SAN FRANCISCO — Danish drug-discovery firm BioImage and Evotec Technologies have co-validated BioImage’s cell-based assay technology on Evotec’s line of high-content screening instruments, company officials said at Cambridge Healthtech Institutes’ High-Content Analysis conference, held here last week.
At the meeting, Len Pagliaro, BioImage’s vice president of business development, and Gunter Bauer, chief business officer of Evotec Technologies, each said that the firms have validated BioImage’s Redistribution fluorescent assays for protein translocation on Evotec’s Opera confocal-based high-content screening instrument.
Both Pagliaro and Bauer said that researchers wishing to apply Redistribution assays on an Opera system can now access full application notes from BioImage.
According to Pagliaro, this is the third major high-content instrument platform on which BioImage has validated its assays. The other two platforms are GE Healthcare’s IN Cell Analyzer and Cellomics’ ArrayScan, for which validations have been in place for more than a year.
In addition, last year BioImage inked a deal with PerkinElmer in which the two companies collaborated to develop cell-based assays on PerkinElmer’s EnVision plate reader (see Inside Bioassays, 9/7/2004). As part of that deal, the companies had validated GRIP — BioImage’s other major assay technology for measuring protein-protein interactions — on the EnVision.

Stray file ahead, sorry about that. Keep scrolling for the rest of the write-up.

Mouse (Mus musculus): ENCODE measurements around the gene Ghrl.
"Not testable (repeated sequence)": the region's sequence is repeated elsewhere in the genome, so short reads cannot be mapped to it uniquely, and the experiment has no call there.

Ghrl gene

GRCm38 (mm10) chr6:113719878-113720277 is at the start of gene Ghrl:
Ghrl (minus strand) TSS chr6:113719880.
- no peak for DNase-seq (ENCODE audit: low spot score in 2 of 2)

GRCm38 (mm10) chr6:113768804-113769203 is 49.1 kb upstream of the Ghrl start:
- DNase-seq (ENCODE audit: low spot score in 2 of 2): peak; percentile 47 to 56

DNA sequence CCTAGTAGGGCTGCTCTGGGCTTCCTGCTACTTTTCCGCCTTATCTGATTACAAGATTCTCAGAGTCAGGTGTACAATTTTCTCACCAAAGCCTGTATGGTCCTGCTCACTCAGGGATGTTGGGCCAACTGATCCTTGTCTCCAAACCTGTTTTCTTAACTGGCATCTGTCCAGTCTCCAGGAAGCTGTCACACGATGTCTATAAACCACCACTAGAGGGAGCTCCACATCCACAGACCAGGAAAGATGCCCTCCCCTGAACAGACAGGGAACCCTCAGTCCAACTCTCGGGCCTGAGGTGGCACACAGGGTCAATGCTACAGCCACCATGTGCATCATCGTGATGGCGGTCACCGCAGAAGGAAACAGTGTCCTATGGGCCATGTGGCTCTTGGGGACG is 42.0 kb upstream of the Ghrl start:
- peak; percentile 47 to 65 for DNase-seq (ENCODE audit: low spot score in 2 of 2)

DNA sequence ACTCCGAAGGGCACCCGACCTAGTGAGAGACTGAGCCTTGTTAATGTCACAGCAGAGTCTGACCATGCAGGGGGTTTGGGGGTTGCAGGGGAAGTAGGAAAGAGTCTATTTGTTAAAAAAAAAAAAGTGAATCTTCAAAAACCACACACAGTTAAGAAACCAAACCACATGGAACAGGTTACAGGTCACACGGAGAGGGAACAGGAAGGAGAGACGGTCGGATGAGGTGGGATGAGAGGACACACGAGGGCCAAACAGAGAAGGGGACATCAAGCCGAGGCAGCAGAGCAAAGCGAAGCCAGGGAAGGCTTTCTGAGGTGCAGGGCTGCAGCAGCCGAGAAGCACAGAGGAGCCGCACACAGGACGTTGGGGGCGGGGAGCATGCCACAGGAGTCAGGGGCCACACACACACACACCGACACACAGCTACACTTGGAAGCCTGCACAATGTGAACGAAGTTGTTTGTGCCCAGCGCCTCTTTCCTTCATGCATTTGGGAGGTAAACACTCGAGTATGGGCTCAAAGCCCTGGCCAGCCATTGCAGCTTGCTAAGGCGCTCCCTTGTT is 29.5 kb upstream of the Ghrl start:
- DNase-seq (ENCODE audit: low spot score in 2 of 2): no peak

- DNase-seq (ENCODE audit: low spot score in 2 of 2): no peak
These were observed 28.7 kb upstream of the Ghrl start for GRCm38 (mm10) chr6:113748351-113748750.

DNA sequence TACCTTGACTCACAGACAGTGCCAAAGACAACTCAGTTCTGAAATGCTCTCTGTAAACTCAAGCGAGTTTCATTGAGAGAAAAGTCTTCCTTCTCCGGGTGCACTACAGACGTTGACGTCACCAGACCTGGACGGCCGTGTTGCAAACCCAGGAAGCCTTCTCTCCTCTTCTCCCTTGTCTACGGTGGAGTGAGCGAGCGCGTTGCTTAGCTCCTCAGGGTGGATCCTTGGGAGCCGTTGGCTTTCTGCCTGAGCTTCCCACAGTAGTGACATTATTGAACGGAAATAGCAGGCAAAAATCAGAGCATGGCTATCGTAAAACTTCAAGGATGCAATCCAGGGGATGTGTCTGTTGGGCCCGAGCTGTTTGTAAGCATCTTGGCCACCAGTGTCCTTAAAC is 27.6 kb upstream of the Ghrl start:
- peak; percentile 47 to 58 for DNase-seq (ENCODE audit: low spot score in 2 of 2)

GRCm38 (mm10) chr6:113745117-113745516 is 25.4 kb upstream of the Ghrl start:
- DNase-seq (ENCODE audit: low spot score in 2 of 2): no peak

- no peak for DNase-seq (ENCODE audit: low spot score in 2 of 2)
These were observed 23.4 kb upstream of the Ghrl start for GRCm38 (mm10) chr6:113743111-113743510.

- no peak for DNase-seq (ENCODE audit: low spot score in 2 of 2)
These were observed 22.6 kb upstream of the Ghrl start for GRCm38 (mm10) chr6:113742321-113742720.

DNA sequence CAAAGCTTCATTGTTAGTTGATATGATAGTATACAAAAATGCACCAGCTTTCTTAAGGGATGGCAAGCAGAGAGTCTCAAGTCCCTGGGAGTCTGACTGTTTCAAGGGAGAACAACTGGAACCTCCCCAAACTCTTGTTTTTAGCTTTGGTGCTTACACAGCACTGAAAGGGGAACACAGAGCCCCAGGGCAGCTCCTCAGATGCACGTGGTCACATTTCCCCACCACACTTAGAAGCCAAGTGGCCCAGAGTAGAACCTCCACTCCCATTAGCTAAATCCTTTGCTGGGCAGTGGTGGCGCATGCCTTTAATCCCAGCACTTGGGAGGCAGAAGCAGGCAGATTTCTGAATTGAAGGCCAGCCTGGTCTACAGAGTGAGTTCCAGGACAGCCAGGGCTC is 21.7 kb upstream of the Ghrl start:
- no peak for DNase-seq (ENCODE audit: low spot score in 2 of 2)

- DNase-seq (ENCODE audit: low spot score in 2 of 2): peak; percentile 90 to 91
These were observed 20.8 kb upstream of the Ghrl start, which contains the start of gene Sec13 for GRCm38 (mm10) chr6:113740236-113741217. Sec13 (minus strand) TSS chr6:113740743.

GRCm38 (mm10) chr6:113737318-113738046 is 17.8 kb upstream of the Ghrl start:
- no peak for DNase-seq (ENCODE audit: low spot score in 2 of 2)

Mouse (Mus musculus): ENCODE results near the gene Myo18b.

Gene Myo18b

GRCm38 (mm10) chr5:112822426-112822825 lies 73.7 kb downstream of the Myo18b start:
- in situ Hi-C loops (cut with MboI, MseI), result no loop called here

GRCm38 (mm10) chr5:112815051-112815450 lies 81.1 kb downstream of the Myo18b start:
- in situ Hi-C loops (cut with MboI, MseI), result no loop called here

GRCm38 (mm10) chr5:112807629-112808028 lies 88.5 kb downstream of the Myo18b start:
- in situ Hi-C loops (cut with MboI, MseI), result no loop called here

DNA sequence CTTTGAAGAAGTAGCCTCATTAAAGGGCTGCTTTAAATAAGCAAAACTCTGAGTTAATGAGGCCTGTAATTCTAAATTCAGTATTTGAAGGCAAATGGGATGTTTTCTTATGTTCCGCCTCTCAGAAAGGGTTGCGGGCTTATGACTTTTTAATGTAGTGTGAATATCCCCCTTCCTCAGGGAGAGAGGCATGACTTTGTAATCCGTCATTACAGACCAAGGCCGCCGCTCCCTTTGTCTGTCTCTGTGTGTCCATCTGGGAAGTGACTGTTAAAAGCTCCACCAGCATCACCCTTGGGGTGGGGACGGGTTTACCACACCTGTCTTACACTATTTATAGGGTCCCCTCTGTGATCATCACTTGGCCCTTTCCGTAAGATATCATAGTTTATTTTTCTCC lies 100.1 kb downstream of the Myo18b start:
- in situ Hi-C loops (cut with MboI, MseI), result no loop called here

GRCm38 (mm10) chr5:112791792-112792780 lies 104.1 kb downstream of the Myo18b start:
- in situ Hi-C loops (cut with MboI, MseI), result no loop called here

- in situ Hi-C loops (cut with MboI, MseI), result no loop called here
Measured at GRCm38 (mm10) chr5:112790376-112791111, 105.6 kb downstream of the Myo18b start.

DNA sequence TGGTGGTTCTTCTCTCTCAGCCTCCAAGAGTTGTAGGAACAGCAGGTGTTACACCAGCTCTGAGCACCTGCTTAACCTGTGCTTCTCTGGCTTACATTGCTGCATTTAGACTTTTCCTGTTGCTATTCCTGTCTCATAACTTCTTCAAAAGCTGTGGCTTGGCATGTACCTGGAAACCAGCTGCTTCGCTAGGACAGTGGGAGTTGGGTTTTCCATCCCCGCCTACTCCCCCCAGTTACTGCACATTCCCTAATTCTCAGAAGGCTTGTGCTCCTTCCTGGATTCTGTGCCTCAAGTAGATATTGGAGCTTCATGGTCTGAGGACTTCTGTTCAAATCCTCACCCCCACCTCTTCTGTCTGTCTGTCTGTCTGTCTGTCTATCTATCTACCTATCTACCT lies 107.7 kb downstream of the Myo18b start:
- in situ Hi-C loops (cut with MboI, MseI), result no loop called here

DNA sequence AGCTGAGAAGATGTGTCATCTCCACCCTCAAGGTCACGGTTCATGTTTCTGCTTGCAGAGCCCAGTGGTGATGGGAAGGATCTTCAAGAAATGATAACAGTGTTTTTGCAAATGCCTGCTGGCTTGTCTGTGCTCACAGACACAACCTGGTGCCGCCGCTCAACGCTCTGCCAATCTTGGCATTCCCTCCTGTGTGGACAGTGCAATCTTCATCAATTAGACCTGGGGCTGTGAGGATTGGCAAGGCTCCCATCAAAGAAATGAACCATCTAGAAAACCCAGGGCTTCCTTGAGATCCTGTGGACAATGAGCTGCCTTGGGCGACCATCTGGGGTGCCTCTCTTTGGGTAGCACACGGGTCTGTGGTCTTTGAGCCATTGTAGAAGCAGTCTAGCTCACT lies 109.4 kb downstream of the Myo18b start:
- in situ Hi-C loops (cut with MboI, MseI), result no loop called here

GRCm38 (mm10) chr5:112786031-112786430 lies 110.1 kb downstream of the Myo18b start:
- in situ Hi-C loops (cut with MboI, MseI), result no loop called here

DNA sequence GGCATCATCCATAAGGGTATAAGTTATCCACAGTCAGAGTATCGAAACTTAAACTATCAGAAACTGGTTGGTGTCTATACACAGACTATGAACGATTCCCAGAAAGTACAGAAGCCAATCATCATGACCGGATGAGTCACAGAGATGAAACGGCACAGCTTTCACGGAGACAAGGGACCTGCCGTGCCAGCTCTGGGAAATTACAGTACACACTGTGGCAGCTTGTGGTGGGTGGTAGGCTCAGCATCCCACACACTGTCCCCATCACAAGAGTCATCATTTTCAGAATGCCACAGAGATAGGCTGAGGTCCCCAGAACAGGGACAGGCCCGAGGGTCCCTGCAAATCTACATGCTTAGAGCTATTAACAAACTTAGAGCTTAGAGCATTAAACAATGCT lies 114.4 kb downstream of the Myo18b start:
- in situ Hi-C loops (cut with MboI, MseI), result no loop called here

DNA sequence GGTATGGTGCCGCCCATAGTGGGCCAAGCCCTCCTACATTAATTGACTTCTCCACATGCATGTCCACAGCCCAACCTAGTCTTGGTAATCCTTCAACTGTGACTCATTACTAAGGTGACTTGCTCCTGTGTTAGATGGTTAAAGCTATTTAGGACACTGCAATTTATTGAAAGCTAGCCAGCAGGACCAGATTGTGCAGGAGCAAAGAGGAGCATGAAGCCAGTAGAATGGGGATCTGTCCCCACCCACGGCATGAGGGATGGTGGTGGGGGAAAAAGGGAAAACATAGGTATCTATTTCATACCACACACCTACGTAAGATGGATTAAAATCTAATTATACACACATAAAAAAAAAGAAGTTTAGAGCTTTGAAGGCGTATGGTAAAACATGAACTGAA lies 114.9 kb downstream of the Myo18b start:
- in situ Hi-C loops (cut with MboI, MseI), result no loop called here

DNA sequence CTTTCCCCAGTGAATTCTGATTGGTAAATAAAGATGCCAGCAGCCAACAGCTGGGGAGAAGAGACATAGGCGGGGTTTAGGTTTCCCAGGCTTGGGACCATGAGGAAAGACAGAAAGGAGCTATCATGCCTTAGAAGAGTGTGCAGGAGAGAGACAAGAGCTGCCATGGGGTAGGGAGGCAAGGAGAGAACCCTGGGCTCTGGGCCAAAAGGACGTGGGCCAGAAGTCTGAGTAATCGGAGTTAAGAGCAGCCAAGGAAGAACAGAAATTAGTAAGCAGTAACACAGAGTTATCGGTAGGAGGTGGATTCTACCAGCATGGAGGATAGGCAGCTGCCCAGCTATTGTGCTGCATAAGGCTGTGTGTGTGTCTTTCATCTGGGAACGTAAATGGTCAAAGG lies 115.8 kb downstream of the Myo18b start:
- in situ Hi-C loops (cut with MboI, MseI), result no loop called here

The Evotec agreement, which has not been formally announced by either company, capped a busy week for BioImage. As Inside Bioassays reported last week, BioImage was expected to announce an agreement to license Redistribution to an undisclosed top-10 pharmaceutical company (see Inside Bioassays, 1/25/2005). At the conference, BioImage revealed that the company is Boehringer Ingelheim, which has been granted full use of the Redistribution assays in its drug-discovery programs.
In addition, last week BioImage and German biotech RNAx said that they had penned a partnership to provide RNAx’s RNAi-knockdown technology as a complement the Redistribution assays for drug-discovery and other cell biology applications.
The announcements mesh with BioImage’s strategy of forging partnerships across the drug-discovery landscape for its assay technologies, on which the company depends as a source of revenue while it pursues its own internal drug discovery operations.
Pagliaro said that it is in BioImage’s interest to “continue to pursue partnerships with high-content screening instrument providers.” With Cellomics, GE Healthcare, and now Evotec, three of the biggest HCS instrumentation providers, BioImage has increased its potential buyers significantly. One would be hard pressed to find a laboratory at a top-10 pharmaceutical company that does not own one of the platforms from those companies.
BioImage also recently initiated a collaboration with a high-content analysis software provider. In December, it announced that that it would co-market its assay technologies along with Cellenger, Definiens’ object-recognition-based software that it hopes will find application in high-content screening. (See Inside Bioassays, 12/14/2004)